I’ve been walking around town in a sort of daze for the past few days—I can’t seem to shake these two images. On the good days, when it’s light out and the snow falls in tender flakes, I see a portrait, erotically-tinged in yellow tones, of a young girl in neglige. On the bad days, when the darkness never ends and I’ve slipped and fallen twice on frozen snow, I see a turtle struggling with all it’s might to right itself on table in the middle of a road. So as I wander with the impressions of Hödicke’s painting and film firmly etched in my mind’s eye, I’m forced to consider what makes the work currently on display at Berlinische Galerie so powerful? What marks this work as masterful when so much of what I see in Berlin’s art world these days melts away—monotonous, meaningless, medicore.
Now, I’ve read the theory: Ruskin, Greenberg, Fry and Bell (hell, even Baudelaire), but as far as I can figure it, what makes some art truly great is a form of magic—a trick so delicate, so elusive that it cannot be put into words. Take for example, the Hödicke show—a simple, sublte retrospective that gets off to a showy start only to amp up the awesome as it unfolds.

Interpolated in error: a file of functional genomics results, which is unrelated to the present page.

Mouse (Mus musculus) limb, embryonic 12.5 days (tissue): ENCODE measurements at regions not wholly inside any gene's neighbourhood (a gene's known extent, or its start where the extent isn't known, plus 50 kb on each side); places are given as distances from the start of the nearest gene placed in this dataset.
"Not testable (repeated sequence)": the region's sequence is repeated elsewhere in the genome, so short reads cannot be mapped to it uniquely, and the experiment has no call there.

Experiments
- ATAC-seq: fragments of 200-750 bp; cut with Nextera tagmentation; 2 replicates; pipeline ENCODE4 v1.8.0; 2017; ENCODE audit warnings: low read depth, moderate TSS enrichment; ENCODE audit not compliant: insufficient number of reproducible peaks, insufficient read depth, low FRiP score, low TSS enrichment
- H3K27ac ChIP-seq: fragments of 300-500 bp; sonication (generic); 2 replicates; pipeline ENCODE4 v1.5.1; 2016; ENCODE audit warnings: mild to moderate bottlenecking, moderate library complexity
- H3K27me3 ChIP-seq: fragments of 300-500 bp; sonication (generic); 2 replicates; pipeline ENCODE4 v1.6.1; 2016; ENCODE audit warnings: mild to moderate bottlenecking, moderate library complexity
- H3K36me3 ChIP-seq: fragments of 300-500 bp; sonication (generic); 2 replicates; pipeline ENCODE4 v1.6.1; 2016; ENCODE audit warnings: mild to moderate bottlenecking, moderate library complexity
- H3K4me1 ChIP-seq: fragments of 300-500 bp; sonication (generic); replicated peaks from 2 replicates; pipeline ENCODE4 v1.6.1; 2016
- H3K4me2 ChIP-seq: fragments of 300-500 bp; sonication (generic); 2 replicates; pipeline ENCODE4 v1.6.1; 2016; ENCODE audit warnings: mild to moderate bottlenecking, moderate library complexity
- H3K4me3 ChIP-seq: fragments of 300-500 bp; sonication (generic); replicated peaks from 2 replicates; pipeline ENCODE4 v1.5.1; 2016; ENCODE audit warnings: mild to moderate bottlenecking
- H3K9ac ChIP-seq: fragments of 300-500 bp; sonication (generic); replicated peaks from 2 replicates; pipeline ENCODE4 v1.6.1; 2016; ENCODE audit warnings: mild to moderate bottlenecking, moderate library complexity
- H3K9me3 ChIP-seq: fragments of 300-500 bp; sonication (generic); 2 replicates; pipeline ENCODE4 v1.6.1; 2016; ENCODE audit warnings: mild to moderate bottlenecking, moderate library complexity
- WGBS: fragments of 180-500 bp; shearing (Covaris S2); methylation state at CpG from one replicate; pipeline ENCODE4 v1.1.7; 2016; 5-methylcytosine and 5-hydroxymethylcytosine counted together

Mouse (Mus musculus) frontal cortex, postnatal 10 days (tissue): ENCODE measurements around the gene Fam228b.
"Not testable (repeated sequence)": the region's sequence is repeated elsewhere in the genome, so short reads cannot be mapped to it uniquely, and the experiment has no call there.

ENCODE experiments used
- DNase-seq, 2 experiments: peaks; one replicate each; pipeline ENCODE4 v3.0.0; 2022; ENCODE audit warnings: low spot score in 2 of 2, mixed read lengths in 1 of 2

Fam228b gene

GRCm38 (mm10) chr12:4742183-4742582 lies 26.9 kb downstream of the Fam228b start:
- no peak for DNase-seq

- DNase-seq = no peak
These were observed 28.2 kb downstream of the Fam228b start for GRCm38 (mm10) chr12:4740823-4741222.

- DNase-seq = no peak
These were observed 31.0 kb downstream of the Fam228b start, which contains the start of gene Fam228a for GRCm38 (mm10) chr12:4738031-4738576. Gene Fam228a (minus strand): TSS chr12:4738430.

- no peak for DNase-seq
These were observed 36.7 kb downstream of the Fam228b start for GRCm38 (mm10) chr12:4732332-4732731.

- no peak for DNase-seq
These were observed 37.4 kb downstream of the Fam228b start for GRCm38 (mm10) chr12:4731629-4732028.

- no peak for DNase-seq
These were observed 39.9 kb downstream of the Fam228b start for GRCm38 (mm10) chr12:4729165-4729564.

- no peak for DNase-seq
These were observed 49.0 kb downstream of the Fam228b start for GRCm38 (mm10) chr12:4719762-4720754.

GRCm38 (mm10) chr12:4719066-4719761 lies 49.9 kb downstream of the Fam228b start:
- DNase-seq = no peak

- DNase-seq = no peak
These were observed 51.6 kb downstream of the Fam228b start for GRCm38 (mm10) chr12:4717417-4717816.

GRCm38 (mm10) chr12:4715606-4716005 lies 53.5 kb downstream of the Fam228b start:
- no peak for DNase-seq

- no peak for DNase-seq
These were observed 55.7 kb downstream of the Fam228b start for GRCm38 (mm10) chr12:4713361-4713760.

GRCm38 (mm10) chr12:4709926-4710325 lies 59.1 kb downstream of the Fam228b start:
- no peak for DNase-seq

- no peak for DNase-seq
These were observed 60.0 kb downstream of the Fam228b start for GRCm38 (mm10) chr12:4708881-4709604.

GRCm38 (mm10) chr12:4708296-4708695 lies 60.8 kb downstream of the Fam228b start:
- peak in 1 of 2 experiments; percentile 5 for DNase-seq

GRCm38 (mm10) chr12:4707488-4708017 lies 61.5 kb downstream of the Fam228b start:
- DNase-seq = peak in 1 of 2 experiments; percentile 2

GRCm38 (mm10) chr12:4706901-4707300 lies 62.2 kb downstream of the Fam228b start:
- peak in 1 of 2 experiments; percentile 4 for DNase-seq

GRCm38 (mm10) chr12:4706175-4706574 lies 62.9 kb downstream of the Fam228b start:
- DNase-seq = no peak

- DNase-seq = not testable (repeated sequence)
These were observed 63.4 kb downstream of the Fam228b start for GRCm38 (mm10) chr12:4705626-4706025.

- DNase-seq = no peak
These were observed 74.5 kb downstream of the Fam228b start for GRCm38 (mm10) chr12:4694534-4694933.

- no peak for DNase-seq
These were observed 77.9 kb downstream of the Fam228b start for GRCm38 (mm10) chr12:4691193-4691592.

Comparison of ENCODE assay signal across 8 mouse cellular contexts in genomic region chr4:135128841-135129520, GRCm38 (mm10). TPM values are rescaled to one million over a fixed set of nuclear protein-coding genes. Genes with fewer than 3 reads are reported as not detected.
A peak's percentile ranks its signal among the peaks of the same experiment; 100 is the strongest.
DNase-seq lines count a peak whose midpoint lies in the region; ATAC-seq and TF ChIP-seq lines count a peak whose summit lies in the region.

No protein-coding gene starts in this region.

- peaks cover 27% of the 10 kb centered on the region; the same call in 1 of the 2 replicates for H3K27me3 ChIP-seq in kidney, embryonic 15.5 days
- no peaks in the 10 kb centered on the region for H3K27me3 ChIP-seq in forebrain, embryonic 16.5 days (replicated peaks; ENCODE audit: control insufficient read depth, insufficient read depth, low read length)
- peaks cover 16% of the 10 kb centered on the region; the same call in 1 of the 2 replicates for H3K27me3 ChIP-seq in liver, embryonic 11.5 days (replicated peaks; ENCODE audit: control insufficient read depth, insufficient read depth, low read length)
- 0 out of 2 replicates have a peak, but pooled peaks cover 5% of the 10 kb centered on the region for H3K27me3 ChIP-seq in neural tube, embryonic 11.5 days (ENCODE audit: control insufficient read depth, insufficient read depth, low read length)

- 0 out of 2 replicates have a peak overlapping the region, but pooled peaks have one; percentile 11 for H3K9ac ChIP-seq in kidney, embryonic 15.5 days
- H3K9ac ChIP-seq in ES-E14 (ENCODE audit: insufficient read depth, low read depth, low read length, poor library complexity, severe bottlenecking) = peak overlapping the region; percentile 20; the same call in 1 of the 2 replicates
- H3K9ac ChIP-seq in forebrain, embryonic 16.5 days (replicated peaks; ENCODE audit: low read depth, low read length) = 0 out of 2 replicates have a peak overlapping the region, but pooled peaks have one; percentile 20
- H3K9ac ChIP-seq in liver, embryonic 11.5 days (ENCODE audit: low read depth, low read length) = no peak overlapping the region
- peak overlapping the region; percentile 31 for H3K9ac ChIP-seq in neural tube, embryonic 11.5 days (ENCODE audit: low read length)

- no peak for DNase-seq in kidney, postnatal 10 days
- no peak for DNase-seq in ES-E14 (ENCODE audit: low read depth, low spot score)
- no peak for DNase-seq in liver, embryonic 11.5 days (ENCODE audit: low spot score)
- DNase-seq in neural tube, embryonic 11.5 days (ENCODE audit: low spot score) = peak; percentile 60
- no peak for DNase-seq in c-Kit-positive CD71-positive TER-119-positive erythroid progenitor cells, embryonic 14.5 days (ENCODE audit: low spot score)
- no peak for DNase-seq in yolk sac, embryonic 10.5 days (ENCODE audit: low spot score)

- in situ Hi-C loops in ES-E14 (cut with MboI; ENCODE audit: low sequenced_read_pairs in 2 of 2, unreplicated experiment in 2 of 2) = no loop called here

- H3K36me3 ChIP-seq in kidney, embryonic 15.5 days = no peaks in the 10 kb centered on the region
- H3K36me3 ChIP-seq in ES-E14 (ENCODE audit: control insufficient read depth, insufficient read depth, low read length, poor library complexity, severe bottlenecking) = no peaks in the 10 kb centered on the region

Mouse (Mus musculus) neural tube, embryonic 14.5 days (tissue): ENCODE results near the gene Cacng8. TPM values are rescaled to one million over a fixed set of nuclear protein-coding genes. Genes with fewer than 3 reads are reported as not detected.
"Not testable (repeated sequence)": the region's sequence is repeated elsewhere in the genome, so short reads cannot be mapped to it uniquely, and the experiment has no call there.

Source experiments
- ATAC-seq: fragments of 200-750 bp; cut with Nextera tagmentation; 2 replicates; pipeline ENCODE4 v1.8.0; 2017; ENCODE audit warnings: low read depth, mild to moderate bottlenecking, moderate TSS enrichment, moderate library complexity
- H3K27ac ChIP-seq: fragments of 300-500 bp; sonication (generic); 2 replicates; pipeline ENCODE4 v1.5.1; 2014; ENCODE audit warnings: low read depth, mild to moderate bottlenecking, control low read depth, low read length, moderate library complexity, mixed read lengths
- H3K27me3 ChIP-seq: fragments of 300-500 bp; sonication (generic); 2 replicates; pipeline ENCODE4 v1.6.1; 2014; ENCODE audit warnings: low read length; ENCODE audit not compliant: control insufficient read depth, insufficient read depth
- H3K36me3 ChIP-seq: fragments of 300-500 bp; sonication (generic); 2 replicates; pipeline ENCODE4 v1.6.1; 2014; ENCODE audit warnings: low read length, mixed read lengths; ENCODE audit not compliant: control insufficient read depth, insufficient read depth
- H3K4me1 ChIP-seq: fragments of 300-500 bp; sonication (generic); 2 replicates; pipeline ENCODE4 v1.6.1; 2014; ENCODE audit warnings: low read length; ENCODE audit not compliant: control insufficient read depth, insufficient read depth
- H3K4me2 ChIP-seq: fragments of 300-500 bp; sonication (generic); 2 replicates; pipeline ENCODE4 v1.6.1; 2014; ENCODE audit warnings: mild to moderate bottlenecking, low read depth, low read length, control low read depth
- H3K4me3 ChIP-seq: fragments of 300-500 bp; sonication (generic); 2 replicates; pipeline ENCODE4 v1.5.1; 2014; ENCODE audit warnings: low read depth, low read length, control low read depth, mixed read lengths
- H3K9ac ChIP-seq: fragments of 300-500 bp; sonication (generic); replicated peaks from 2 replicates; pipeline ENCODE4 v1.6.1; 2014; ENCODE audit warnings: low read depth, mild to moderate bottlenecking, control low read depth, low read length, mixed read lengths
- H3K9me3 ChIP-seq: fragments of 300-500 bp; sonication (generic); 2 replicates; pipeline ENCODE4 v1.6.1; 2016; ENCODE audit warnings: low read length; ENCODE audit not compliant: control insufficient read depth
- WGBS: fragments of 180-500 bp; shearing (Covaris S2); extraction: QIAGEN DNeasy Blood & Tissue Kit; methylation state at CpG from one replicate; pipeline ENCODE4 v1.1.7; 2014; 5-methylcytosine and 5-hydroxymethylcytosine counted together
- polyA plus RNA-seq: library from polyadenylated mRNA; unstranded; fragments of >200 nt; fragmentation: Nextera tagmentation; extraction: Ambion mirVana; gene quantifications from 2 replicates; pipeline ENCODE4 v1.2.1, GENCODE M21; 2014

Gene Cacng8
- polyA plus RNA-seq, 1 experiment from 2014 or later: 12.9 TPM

One of Hödicke’s landscapes. Photo: Chris Phillips
At the entrance, an oil drum hangs, unhinged, with a long and sticky sculptural drip drooling towards the floor [see main visual]. I’m amused and intrigued, but not altogether impressed.
Hang a right at the oil drum and you enter the realm of Hödicke’s paintings. Soft, shadowy noirs with an atmosphere like velvet and a vague, threatening air are hung alongside bright, primary figurations, childlike in tone but oh-so-mature in execution. The cityscapes reek of power and the bloody hues melding with grey and black are haunting. The nudes are strikingly abstract, blurred illusions in yellow and pink, cubist opuses in red, blue and green. This work demonstrates Hödicke’s prowess as a painter, and goes a long way towards explaining his rise to prominence as one of the pioneers of German neo-expressionism.
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